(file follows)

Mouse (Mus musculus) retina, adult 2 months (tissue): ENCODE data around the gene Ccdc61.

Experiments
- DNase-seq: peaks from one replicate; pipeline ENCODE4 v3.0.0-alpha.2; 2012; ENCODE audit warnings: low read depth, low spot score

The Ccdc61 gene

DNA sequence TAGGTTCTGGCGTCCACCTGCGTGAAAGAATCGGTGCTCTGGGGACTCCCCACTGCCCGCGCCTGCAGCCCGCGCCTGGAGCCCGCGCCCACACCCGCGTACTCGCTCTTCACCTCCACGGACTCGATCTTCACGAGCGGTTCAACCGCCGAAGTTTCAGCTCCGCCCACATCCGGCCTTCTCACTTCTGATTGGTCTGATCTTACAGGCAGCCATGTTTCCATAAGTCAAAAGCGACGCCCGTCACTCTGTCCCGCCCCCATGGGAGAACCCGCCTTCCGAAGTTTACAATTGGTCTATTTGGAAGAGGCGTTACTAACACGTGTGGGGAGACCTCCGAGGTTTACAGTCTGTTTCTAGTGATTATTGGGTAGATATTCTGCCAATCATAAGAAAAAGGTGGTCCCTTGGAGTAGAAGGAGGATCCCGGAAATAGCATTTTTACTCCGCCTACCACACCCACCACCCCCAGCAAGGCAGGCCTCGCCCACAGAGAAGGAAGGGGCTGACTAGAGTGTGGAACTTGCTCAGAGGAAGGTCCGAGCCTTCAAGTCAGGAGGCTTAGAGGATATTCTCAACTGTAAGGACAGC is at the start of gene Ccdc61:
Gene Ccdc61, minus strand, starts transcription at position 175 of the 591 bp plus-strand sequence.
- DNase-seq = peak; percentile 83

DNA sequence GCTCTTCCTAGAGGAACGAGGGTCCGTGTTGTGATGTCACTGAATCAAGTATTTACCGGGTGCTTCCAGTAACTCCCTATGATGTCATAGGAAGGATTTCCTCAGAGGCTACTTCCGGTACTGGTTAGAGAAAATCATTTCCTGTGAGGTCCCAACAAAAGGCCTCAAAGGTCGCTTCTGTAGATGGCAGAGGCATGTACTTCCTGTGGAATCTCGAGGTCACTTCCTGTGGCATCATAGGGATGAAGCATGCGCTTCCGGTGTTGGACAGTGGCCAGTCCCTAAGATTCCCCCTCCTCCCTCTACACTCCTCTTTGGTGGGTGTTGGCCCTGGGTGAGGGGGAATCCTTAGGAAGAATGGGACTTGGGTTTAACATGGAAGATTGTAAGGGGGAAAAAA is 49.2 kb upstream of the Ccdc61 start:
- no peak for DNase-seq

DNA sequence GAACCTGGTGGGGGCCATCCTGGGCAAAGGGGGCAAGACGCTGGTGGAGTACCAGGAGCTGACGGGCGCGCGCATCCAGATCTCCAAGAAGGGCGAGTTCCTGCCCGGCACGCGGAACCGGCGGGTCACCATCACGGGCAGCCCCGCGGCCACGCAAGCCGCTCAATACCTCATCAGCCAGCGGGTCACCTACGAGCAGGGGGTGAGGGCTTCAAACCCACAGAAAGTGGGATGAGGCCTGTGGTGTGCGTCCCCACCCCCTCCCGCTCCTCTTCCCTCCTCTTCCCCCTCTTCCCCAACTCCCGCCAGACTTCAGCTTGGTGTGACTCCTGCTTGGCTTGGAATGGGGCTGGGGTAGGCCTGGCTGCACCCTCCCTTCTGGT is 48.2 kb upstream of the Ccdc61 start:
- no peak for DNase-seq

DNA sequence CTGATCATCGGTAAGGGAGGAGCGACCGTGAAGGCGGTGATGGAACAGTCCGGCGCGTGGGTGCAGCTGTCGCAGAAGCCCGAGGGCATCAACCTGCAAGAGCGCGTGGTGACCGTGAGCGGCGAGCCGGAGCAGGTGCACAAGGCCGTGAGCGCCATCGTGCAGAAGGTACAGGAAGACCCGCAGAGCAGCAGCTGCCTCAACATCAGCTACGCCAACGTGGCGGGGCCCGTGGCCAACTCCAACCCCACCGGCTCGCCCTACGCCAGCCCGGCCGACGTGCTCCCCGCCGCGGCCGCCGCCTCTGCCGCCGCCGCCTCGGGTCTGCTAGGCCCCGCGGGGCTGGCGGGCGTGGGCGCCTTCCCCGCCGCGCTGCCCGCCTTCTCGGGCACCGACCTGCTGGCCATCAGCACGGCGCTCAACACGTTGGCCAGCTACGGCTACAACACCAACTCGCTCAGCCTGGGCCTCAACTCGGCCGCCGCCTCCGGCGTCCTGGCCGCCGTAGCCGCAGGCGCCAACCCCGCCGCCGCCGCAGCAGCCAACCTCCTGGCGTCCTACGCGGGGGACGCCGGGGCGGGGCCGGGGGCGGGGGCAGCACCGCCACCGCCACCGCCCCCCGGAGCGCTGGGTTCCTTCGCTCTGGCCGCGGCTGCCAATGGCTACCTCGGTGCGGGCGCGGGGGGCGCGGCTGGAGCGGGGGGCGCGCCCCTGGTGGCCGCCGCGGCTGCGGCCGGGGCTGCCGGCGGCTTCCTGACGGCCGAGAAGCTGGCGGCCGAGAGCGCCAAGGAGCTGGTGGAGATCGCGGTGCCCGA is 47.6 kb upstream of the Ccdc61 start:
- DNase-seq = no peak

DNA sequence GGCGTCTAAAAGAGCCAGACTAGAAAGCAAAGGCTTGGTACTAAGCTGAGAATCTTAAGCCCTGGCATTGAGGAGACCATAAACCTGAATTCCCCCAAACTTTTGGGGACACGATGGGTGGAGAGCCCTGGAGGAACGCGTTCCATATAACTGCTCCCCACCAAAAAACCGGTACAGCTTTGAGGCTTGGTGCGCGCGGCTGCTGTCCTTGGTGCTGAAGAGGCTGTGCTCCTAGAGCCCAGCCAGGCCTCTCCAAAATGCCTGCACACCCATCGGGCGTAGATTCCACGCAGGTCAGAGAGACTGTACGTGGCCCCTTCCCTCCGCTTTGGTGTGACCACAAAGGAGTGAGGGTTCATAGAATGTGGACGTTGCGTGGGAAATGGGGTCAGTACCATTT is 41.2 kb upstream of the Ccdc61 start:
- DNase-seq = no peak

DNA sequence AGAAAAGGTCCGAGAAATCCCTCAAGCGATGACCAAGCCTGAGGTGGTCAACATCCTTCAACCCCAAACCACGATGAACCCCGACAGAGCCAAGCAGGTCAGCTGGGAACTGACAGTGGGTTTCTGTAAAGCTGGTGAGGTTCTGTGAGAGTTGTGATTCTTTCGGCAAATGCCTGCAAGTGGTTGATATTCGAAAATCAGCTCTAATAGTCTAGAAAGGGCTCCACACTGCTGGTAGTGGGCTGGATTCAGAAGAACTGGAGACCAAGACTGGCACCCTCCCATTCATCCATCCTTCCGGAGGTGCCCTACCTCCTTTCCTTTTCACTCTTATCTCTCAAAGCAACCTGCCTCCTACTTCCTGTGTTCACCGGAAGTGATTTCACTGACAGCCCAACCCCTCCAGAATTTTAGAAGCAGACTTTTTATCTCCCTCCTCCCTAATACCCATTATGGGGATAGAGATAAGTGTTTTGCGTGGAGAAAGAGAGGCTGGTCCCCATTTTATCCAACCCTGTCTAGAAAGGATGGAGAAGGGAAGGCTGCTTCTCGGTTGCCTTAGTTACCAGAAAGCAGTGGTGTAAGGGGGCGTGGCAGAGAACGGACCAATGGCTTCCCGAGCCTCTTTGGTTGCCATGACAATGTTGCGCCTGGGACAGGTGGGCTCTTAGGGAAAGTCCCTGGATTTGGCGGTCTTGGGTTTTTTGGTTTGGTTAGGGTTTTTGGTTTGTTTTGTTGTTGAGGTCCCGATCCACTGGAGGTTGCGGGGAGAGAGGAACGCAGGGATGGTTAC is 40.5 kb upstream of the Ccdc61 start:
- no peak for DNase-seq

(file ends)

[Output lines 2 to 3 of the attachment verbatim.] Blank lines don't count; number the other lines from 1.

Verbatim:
Experiments
- DNase-seq: peaks from one replicate; pipeline ENCODE4 v3.0.0-alpha.2; 2012; ENCODE audit warnings: low read depth, low spot score